GCC Community Comes to Texas’ Aid


Photo by Lance Cpl. Niles Lee

Marines from 14th Marine Regiment, 4th Marine Division, Marine Forces Reserve, load buckets of Red Cross cleaning supplies onto an American Red Cross Disaster Relief Van at Red Cross warehouse in Beaumont, Texas, Sept. 3, 2017.

At least 70 people have died and 50 residents are unaccounted for as a result of Hurricane Harvey which pummeled Texas in late August. The damage has been unprecedented, according to the Red Cross, which has appealed to the public for donations. The hurricane caused flooding across 234 square miles in Harris County and the damage has stretched to other counties as well.

Some staff and faculty at Glendale Community College have sought to lend a helping hand to relief efforts.

Tracey Ziegler, a counselor with GCC’s Center for Students with Disabilities, sought donations from faculty and staff in September. “With the funds that were donated, I was able to purchase 1,582 diapers and pull-ups, and 1,062 wipes which as of today’s update, is what is most needed for the children affected by Harvey,” Ziegler said in an email. “The shipment will arrive in San Antonio on [Sept. 9], and will be distributed beginning [the] morning [of Sept. 10].”

Former GCC faculty now on the ground in Houston also played a role and kept in touch with their former colleagues. Natasha Hindocha, former adjunct faculty at GCC, was volunteering at one of the “makeshift shelters” in Houston and is an employee at the University of Texas at Houston. She described “surreal but powerful” scenes that she and colleagues witnessed, as well as the human desire to help. “There are numerous relief efforts that began immediately after the storm,” she said in an emailed interview. “There were lines to volunteer. One of my colleagues went to three different shelters to volunteer only to be turned down by all three because there were too many volunteers. What a great situation to have.”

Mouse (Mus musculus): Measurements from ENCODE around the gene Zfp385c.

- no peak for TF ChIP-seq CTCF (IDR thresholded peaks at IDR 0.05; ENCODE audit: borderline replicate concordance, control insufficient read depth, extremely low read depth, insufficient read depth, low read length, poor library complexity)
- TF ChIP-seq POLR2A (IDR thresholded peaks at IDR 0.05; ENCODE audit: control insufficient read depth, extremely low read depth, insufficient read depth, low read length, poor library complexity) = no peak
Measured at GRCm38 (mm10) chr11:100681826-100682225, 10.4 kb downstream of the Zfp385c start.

Hindocha described Houston as a positive place. “When I first moved to Houston the one thing I noticed was, Houstonians are very friendly and generous people,” she explained. “This was definitely illustrated after the hurricane. Another colleague went in the rain while it was flooding and helped individual – complete strangers – come off boats and take them to dry land.”

Harris County in Houston took the largest beating from Hurricane Harvey. At least $23 billion worth of property was damaged and more than 200,000 homes were impacted by flooding. 80 percent lack flood insurance. About 30,000 properties, which account for a total market value of approximately $23.4 billion, are not covered by flood insurance. A report in Newsweek suggested that just $6.5 billion to $9.5 billion of the costs will be covered by insurers.

“The damage is indescribable,” said Hindocha. “Like most natural disasters, to see it in person leaves one speechless. Block after block you see lawns filled with flooded furniture, flooring gutted out and memories drenched with flood water and mold.”

Hindocha wanted GCC to know that the images shown on TV are vivid and real. “To see it in person the images are amplified and leave a lasting impression of sadness,” she said. “But through it all, you hear neighbors helping neighbors; strangers going out on boats to save lives and countless other stories and you are reminded of hope, love and the strength of humanity.”

The Red Cross and Salvation Army are still taking donations, as relief efforts will be underway for a while and rebuilding will take over a year to achieve, according to most estimates. To donate, simply visit bit.ly/DonatetoRedCross and bit.ly/GivetoSalvationArmy.